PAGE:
America's Culture Wars Are Now Literally Killing People

Wearing a mask could have been a simple, no-nonsense public health measure. Instead it's another thing to scream about.

Welcome back to What Went Wrong?, a newsletter about the failures, inefficiencies, and screw-ups that define 21st-century American life written by Harry Cheadle.

Face masks work. So why are they so controversial?

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On Friday, Anthony Fauci, the director of the National Institute of Allergy and Infectious Diseases, said he was “frustrated.” Despite all the advice he and all the other other coronavirus experts had given the public about avoiding large crowds and wearing face masks, a lot of Americans still weren't doing the right thing. 

“It's a combination of leadership on the one hand, but even sometimes, when the leadership calls out for people to obey certain types of guidelines, they don't do it,” he told an interviewer on CBS radio.

On mask-wearing in particular, people aren't just ignoring the guidelines, they're deliberately flouting them to make what I guess you have to call a political point. Last week, a trollish conservative activist named Brandon Straka was kicked off an American Airlines flight and banned from that company's planes after he refused to wear a mask. (According to the airline, he contradicted himself about having a medical condition.) Other right-wingers have embraced the idea of claiming that they have a mysterious disability that prevents them from wearing a mask and refusing to disclose what that disability is. (As noted in that Daily Beast article, businesses can still legally bar maskless individuals in the name of public safety.)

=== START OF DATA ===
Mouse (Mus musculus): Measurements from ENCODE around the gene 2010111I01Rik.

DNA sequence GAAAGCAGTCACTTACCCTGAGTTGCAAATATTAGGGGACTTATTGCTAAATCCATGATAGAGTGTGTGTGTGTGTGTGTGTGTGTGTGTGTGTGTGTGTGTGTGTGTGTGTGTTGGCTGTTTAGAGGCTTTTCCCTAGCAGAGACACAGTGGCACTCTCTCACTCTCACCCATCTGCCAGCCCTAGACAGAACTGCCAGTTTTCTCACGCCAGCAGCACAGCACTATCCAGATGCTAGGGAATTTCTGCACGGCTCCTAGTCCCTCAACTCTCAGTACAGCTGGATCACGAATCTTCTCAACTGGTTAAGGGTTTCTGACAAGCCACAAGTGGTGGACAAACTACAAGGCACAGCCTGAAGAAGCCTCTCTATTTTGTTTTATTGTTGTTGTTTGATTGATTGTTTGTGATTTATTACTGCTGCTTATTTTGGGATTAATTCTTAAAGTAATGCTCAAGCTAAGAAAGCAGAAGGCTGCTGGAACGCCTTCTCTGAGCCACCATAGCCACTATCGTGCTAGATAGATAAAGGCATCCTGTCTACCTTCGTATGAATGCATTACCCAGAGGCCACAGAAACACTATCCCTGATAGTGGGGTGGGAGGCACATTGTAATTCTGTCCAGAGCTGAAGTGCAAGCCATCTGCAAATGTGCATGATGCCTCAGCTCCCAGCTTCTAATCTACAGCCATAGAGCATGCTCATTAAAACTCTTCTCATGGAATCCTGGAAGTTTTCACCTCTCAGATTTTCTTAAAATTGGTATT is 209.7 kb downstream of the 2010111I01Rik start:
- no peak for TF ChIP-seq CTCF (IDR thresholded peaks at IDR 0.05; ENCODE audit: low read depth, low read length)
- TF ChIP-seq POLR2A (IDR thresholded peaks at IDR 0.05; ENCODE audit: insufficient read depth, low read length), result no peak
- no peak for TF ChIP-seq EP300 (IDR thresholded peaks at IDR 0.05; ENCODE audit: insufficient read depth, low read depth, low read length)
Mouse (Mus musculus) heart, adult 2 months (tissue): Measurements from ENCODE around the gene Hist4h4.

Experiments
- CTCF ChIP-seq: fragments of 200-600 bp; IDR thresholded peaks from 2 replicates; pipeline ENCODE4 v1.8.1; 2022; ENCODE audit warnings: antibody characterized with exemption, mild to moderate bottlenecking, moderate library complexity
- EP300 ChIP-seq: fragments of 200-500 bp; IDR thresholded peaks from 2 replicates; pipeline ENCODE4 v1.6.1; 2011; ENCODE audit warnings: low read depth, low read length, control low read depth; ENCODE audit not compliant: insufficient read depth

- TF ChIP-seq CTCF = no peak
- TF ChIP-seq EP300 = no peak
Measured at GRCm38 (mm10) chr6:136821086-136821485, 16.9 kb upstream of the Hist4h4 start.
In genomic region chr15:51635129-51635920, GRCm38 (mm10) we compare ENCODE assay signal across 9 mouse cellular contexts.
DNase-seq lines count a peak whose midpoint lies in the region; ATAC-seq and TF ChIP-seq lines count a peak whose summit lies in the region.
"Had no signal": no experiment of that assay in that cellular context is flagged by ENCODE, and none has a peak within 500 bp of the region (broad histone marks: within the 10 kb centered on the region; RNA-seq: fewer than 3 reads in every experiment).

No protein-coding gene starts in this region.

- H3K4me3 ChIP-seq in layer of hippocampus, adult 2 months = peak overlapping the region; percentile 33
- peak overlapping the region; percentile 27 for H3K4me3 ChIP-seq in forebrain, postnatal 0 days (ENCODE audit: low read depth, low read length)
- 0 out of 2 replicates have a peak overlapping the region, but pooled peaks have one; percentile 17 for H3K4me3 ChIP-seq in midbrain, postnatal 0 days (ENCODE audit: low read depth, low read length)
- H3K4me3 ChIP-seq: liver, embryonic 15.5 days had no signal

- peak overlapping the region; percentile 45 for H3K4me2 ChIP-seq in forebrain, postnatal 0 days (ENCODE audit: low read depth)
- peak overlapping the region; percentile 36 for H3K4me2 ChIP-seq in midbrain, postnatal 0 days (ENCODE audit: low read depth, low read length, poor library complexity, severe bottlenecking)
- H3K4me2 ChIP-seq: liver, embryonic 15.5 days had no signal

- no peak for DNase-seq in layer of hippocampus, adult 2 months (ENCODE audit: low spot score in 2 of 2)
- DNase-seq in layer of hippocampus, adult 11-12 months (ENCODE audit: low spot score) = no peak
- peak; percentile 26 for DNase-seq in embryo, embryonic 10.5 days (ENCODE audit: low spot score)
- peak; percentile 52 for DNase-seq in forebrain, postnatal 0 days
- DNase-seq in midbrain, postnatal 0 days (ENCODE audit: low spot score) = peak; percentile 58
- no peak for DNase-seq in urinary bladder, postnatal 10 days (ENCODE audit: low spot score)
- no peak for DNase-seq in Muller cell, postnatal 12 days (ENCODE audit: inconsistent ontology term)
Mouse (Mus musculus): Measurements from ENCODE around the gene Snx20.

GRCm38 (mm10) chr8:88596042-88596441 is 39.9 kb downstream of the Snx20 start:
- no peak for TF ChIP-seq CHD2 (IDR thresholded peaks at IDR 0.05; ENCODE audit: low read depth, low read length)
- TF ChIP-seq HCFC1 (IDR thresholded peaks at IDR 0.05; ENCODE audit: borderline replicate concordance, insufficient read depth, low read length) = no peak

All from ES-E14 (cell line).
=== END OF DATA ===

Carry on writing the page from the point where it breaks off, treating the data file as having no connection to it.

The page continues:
By now, we're all used to this kind of BS culture war preening, where small gestures become totems in a symbolic war against tyranny, or the social justice snowflakes, or whatever. But face coverings aren't just symbols—the consensus is that they help contain the spread of COVID-19. One study “found that the per-capita mortality tended to increase by 43% weekly in countries where people were not wearing masks, compared with a 2.8% increase in countries where people were wearing masks.” Another study found that states that mandated mask wearing were able to slow the COVID growth rate. After a period of telling Americans not to wear masks, the Centers for Disease Control has been saying since April that they're a good idea, especially in public places like grocery stores. 

Masks should be uncontroversial. Yet late last week, the AMC theater chain announced it wouldn't require customers to wear masks in an effort to avoid “political controversy.” Ironically (and predictably) that stance was so controversial itself that AMC flip-flopped less than 24 hours later. So how did masks get sucked into the culture war?

Problem #1: Some Americans are wackos

Fauci’s quote above seems to indicate that he blames anti-mask sentiment on people refusing to follow the rules, rather than a failure of leadership. It’s definitely true that many Americans won’t believe anything the authorities tell them. There are people who believe that the Earth is flat or that the Holocaust never happened; it's only natural that people also think that the coronavirus is a plot engineered by Bill Gates.